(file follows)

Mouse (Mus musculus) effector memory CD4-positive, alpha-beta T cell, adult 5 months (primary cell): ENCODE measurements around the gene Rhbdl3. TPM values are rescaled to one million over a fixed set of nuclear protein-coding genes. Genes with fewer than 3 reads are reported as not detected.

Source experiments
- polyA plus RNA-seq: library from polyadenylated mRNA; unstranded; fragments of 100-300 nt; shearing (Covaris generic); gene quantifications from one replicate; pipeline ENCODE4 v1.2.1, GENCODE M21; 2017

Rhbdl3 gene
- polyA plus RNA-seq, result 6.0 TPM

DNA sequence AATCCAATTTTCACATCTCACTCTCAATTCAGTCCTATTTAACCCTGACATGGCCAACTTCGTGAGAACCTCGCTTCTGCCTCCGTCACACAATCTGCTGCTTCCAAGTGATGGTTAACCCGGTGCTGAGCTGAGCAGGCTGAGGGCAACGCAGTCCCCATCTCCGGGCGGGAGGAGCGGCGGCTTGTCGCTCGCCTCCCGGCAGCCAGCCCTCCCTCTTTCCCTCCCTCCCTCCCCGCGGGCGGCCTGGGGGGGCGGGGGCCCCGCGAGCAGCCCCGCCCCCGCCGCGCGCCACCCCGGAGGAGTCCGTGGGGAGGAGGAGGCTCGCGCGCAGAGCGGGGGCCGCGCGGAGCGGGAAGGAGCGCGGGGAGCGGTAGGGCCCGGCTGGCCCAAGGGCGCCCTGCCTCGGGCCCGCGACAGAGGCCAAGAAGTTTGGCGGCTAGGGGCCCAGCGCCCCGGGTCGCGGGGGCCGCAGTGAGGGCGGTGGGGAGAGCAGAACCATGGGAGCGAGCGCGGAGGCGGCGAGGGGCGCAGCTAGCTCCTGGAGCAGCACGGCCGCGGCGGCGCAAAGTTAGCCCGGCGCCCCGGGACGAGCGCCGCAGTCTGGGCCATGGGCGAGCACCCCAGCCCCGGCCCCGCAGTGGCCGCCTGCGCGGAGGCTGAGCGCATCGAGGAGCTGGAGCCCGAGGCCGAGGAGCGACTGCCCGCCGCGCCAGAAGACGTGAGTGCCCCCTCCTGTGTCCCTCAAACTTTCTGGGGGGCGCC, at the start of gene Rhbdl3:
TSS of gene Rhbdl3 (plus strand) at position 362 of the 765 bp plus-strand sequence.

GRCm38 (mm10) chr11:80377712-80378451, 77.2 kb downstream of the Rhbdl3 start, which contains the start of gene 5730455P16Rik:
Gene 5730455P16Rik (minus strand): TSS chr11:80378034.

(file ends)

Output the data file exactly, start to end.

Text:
Mouse (Mus musculus) effector memory CD4-positive, alpha-beta T cell, adult 5 months (primary cell): ENCODE measurements around the gene Rhbdl3. TPM values are rescaled to one million over a fixed set of nuclear protein-coding genes. Genes with fewer than 3 reads are reported as not detected.

Source experiments
- polyA plus RNA-seq: library from polyadenylated mRNA; unstranded; fragments of 100-300 nt; shearing (Covaris generic); gene quantifications from one replicate; pipeline ENCODE4 v1.2.1, GENCODE M21; 2017

Rhbdl3 gene
- polyA plus RNA-seq, result 6.0 TPM

DNA sequence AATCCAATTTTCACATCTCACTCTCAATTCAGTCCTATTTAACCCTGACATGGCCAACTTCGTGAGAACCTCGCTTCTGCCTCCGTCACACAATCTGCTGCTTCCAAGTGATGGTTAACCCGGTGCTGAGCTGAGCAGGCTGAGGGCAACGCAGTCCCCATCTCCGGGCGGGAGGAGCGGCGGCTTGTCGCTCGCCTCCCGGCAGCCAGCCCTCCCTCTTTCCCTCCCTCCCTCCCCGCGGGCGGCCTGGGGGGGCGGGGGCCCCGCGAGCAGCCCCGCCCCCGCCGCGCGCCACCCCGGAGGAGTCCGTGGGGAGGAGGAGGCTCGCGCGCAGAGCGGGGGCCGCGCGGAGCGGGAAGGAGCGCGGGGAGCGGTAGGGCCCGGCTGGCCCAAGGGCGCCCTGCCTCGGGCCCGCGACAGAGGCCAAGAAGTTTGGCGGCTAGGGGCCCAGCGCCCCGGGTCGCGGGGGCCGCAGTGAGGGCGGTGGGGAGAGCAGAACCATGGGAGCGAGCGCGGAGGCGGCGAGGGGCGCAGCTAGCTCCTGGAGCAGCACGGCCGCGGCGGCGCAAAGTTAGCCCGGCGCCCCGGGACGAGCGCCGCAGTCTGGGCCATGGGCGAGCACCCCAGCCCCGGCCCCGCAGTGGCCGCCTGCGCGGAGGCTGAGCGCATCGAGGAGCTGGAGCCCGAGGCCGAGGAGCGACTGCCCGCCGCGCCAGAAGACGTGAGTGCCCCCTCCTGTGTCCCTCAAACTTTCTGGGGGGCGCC, at the start of gene Rhbdl3:
TSS of gene Rhbdl3 (plus strand) at position 362 of the 765 bp plus-strand sequence.

GRCm38 (mm10) chr11:80377712-80378451, 77.2 kb downstream of the Rhbdl3 start, which contains the start of gene 5730455P16Rik:
Gene 5730455P16Rik (minus strand): TSS chr11:80378034.